K. M. Munshi
Munshi wrote five social novels, such as Vend Vasulat (1913) and Swapnadrishta (1924); seven historical novels, including Patanani Prabhuta (1916), Gujaratno Nath (1917), Rajadhiraj (1918), and Prithvivallabh (1920); and four mythological novels, such as Lopamudra (1930) and Bhagwan Parashuram (1926). His last work, Krishnavatar (1963-74), in eight parts, was left incomplete. Munshi's social novels, with their romantic atmosphere and autobiographical touches, were quite popular. But his historical novels, said to have been inspired by Alexander Dumas and Sir Walter Scott, took Gujarat by storm. It may be mentioned here that when he was accused of distorting history to suit his creative purpose he defended himself by saying that he was writing novels and not history.
Munshi also wrote a number of social plays. These include Brahmacharyashram (1931) and Dr. Madhurika (1936). Among the mythological plays are Pausanik Natako, Dhruvaswanuni Devi and Lopamudra (1930). Munshi's other prose writings included biographies of Narasingh Mehta and Narmad, autobiographical works like Adadhe Raste (1943), Swapanasiddihini, Shodhman (1953), and critical writing such as Ketlak Lekho (1926). He did not want to be relegated to narrow confines in life or literature, and thus went on to cover a vast area including a considerable amount of original writing in English language. Thus he was considered a literary giant.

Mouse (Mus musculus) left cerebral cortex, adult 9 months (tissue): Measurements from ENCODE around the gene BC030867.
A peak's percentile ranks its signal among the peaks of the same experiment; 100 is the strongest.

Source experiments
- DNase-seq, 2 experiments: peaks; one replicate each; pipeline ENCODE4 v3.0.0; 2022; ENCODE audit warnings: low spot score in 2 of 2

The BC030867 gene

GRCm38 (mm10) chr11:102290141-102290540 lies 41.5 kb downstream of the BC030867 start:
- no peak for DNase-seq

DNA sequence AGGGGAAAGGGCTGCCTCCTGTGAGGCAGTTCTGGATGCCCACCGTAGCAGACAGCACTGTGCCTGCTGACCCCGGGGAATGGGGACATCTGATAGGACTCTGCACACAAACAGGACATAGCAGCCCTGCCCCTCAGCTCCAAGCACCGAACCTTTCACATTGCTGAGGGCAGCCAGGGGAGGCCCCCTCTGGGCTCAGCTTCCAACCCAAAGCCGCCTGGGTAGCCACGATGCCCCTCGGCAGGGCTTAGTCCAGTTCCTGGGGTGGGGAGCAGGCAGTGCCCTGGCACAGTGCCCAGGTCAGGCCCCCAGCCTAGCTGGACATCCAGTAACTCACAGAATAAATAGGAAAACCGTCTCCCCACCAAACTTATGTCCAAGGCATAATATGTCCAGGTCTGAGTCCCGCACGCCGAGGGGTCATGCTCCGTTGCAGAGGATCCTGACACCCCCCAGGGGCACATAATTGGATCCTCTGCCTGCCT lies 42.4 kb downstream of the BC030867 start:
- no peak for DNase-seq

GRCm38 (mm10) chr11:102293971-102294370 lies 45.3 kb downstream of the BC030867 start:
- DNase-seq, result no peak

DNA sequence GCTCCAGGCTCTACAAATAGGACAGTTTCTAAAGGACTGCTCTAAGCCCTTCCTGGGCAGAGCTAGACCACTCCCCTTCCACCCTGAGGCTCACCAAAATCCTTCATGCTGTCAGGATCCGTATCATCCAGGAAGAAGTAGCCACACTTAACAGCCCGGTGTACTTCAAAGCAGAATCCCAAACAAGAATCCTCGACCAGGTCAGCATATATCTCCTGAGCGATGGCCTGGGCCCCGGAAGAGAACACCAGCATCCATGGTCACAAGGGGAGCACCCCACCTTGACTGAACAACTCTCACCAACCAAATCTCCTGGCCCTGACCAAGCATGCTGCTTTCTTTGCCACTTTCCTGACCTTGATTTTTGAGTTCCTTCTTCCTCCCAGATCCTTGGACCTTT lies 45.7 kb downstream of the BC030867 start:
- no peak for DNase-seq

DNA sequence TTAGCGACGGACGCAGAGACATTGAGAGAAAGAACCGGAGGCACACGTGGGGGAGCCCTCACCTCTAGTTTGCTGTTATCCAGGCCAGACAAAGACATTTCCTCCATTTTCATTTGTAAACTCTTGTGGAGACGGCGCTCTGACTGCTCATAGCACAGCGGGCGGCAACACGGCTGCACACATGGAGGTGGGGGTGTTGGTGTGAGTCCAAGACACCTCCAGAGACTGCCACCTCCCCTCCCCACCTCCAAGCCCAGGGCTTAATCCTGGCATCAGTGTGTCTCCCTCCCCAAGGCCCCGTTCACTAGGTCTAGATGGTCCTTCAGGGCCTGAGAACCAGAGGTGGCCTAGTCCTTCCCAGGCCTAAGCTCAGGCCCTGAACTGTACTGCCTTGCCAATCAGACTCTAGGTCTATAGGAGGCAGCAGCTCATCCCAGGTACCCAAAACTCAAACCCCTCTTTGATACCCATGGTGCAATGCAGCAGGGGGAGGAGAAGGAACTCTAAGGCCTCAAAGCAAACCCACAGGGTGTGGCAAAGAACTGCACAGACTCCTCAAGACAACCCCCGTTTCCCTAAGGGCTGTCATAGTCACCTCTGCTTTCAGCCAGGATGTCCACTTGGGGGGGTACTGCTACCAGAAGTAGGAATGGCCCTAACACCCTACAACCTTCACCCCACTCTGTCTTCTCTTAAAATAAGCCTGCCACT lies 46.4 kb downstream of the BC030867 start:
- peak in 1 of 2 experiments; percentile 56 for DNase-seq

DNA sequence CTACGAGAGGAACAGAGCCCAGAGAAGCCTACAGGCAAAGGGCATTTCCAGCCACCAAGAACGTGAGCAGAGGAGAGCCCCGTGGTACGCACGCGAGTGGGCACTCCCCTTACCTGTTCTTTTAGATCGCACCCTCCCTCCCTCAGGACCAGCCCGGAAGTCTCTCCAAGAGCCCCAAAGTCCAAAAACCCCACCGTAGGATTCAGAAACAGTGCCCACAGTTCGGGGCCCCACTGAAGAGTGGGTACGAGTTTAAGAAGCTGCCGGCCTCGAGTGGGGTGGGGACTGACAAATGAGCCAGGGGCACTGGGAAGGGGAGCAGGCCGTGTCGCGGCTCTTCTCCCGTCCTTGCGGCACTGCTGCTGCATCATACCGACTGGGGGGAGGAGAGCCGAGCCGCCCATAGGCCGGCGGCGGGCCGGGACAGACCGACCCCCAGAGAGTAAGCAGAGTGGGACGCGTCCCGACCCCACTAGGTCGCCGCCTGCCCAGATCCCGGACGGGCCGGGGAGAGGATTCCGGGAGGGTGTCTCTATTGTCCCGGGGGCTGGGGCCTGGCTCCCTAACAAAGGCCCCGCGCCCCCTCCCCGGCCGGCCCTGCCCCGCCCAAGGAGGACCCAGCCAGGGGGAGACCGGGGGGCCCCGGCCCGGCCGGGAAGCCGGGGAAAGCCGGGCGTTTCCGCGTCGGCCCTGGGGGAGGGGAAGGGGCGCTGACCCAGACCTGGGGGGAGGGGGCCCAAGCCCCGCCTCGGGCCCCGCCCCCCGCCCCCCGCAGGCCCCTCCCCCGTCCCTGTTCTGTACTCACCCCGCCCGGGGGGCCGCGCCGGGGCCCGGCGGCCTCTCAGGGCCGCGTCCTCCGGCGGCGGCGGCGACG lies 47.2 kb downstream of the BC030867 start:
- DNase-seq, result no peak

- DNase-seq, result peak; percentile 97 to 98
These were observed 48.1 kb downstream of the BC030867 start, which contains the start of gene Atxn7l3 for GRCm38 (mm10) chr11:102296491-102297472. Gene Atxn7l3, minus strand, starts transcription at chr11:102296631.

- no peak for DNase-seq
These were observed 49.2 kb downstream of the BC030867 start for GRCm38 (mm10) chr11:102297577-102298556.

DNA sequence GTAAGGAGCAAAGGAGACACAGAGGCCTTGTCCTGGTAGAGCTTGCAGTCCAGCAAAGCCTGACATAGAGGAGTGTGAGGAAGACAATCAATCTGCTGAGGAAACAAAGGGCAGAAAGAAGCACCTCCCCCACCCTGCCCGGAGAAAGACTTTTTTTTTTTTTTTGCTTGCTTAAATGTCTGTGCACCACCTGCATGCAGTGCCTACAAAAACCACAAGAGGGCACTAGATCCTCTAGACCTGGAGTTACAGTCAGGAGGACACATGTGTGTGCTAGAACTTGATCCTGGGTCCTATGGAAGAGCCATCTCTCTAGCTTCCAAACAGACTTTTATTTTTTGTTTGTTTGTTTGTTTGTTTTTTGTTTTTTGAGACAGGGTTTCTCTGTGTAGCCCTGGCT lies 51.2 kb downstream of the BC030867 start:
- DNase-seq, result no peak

Ramanlal Desai was equally popular and admired for his social and political novels, such as Jayant (1925) and Bharelo Agni (1935), his monumental novel Gramalakshmi, in four parts, which deals with the theme of rural resurgence, and Pralay (1950), a pessimistic, futuristic novel about the impending destruction of humankind. Desai's play Samyukta (1915) was successfully staged. He wanted to transform the amateur Gujarati stage but felt compelled to write novels, although he did write some more plays. Jhakal (1932) and Pankaj (1935) are Desai's short story collections. Some of his stories are quite striking, but his novels are more appreciated. Apsara (1933-49) in five parts is a study of the life of prostitutes. He published some autobiographical and critical writing and a couple of poetry collections, too. With his profuse and variegated writings attractively styled, though subdued and restrained in contrast to Munshi's turbulent style, Desai's romantic depiction of middle-class life in Gujarat held the attention of his readers for a long time.
Dhoomketu's strength lay in writing short stories. Dhansukhlal Mehta, Malayanil, and Munshi did write short stories before him, but the Gujarati short story is believed to have come into its own with Dhoomketu. His short stories appeared in four successive volumes, Tanakhamandal (1926, 1928, 1932, 1934). Dhoomketu enlarged the canvas of the Gujarati short story, depicting characters in their natural habitat, speaking their native language. Dhoomketu also wrote social novels like Rajmugut and Jivananan Khander (1963) and historical novels such as Chauladevi (1940) and Amrapali (1954), and a couple of autobiographical works as well. But short stories overshadowed all his other writings.
Another short story writer of this period was Dhansukhlal Mehta (1890-1974). Apparently written in a lighter vein, his short stories in collections like Hum, Sarala, ane Biji Vato (1924) and Ame Bedhan (1936) have a refined aesthetic sense, deep thinking, and subtle expressions. He regaled his readers and also provided them with an enjoyable literary experience.
Thus the prose in modern Gujarati literature was greatly strengthened by the above discussed writers.
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